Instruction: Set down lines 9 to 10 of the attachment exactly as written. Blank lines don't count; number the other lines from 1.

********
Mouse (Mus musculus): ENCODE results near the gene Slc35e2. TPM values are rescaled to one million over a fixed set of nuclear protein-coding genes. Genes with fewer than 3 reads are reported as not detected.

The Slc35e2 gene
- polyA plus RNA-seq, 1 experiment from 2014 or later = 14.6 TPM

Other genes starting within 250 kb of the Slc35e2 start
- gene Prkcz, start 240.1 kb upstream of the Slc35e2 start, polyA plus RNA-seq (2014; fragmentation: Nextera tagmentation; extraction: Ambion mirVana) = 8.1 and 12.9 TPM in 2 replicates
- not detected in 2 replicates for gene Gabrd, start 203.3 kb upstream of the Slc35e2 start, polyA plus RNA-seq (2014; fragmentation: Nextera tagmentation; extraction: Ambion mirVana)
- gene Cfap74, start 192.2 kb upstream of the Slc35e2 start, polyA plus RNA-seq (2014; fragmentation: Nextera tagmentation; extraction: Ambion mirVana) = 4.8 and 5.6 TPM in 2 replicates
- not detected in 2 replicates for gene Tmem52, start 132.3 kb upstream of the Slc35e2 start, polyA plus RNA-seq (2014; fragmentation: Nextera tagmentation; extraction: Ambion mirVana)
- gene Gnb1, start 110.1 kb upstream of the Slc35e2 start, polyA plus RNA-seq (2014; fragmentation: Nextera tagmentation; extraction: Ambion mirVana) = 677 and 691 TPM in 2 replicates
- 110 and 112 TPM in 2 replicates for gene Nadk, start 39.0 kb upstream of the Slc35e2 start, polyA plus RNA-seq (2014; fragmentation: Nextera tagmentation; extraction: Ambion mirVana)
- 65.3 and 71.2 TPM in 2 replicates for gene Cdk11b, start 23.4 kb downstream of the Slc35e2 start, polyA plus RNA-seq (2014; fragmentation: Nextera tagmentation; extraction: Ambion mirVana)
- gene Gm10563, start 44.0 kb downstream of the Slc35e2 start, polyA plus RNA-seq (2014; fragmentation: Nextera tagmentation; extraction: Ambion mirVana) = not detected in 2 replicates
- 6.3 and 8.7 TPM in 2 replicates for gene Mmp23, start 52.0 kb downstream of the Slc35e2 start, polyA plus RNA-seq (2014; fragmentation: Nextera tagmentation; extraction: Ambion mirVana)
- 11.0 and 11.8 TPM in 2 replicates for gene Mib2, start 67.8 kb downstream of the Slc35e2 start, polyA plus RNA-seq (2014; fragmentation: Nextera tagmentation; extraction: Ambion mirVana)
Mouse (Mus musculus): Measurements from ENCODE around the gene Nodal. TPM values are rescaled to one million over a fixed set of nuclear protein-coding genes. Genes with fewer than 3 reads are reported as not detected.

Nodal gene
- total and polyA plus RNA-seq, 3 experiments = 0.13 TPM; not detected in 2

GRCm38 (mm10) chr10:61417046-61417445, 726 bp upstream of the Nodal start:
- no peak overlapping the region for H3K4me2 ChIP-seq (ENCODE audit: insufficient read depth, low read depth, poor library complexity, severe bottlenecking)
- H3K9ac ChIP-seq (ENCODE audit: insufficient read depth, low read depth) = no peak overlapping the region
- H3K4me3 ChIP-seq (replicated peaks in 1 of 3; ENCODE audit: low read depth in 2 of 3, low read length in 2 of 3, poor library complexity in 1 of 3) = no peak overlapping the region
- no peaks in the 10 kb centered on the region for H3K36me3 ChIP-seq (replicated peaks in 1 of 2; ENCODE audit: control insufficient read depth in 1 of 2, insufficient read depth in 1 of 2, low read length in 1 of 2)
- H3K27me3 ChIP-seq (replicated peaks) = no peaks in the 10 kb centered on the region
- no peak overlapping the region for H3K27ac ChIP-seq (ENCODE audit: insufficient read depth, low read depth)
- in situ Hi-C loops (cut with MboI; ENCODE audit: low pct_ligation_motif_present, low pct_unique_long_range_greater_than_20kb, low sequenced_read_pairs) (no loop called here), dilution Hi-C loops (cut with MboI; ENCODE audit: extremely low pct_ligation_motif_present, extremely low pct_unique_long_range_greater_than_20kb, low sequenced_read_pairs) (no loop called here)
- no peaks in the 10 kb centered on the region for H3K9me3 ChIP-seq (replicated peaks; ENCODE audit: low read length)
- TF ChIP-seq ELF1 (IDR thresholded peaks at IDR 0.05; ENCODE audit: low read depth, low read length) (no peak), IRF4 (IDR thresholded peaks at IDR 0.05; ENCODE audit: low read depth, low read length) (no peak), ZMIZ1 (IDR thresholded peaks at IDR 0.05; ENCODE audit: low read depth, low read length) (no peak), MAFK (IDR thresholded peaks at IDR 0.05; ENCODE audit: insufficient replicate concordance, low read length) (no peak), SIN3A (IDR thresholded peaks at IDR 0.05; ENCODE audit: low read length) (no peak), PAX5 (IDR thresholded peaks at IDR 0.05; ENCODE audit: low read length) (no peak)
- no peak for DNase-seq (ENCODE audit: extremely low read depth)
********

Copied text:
- gene Gnb1, start 110.1 kb upstream of the Slc35e2 start, polyA plus RNA-seq (2014; fragmentation: Nextera tagmentation; extraction: Ambion mirVana) = 677 and 691 TPM in 2 replicates
- 110 and 112 TPM in 2 replicates for gene Nadk, start 39.0 kb upstream of the Slc35e2 start, polyA plus RNA-seq (2014; fragmentation: Nextera tagmentation; extraction: Ambion mirVana)